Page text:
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More than 20 million people have gallbladder disease in the United States. The gallbladder is a small organ located under the liver in the upper right abdomen. It stores bile, a compound produced by the liver to digest fat, and helps the body absorb nutrients. When the gallbladder stops working properly or the bile ducts are blocked, it can cause pain and discomfort. "The important thing to know is that if you are treating yourself at home for symptoms such as indigestion, having chest pain or back pain, it may actually be gallbladder disease," says LaCesha Brintley, M.D., a board-certified surgeon and a fellow of the American College of Surgery (FACS) who is affiliated with Ascension Providence Hospital in Southfield.
"Left untreated gallbladder disease can progress to cancer, or lead to adverse outcomes." There are several conditions included in the category of gallbladder disease. The most common conditions are gallstones and inflamed gallbladder, or cholecystitis. Gallstones occur when high levels of fat and bile cause crystals to form. These crystals may combine over time and expand into stones. Gallstones can be as small as a grain of sand or as large as a golf ball. They may or may not cause symptoms. Acute or sudden cholecystitis occurs when bile can't leave the gallbladder. This often happens when a gallstone obstructs the tube that bile uses to travel into and out of the gallbladder.
In general, African Americans actually have a lower risk of developing gallbladder disease. However, Dr. Brintley points out an important exception. People with Sickle Cell Disease (SCD) are at a much greater risk of forming gallstones, due to the constant breakdown of red blood cells. According to the Journal of Gut and Liver, studies have found that 30 to 50 percent of people with SCD will develop gallstones. These stones can cause severe pain. Dr. Brintley noted that SCD crisis symptoms often mimic gallbladder symptoms, so removal of the gallbladder is often performed in persons with SCD. While most African Americans do have an advantage in avoiding gallbladder disease, there are steps you can take to further minimize your risk. "Maintain a healthy weight, control diabetes and increase your activity," Dr. Brintley says.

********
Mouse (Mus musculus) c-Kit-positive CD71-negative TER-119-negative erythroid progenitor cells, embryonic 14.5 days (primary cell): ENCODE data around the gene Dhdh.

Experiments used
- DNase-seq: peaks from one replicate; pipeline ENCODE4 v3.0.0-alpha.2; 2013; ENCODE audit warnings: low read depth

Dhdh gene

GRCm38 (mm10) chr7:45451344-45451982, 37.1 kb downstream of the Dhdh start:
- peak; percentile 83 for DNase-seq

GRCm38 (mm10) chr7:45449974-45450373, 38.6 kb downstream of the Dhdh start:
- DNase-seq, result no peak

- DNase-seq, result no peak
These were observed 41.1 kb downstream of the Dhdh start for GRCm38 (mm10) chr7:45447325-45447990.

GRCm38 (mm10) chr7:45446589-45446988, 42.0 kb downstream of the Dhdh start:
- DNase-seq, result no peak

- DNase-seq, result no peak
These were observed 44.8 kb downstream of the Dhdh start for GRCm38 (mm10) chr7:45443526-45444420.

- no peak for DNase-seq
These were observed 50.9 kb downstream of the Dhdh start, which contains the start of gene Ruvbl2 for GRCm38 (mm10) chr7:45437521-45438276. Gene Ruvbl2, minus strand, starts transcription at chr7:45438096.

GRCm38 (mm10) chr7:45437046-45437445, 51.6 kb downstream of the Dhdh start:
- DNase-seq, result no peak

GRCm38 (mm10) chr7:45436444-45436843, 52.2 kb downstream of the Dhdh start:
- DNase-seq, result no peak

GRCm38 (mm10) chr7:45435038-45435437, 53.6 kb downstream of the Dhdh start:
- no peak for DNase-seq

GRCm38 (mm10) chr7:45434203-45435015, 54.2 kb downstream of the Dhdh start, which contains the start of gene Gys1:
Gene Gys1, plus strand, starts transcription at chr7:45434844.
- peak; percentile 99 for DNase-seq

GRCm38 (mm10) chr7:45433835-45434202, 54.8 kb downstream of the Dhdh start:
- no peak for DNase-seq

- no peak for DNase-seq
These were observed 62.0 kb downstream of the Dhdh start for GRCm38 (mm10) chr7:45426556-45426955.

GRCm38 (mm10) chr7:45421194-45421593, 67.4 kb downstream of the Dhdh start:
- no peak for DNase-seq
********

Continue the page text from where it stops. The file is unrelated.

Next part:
Gallbladder disease may or may not require removal of the gallbladder, Dr. Brintley says. There are medications used to dissolve gallstones. However, she cautions that if these medications are discontinued, there can be serious side effects and complications as a result. Dr. Brintley adds that most non-surgical management is reserved for people with high surgical risk factors who are unable to undergo general anesthesia. Dr. Brintley says those who have symptoms of gallbladder disease should immediately medical attention. "If you are having unrelenting pain, especially in the right upper abdomen, or back and shoulder pain, get to the doctor and get evaluated," she says. Other symptoms such as changes in your stool or urine also warrant immediate investigation. she urged. Dr. Brintley says this is especially important if you have a known history of gallbladder disease. "Treating gallbladder disease early can decrease surgical risks," Dr. Brintley concludes.
Get more health information and find a doctor near you by visiting ascension.org/michigan or calling 866-501-DOCS (3627)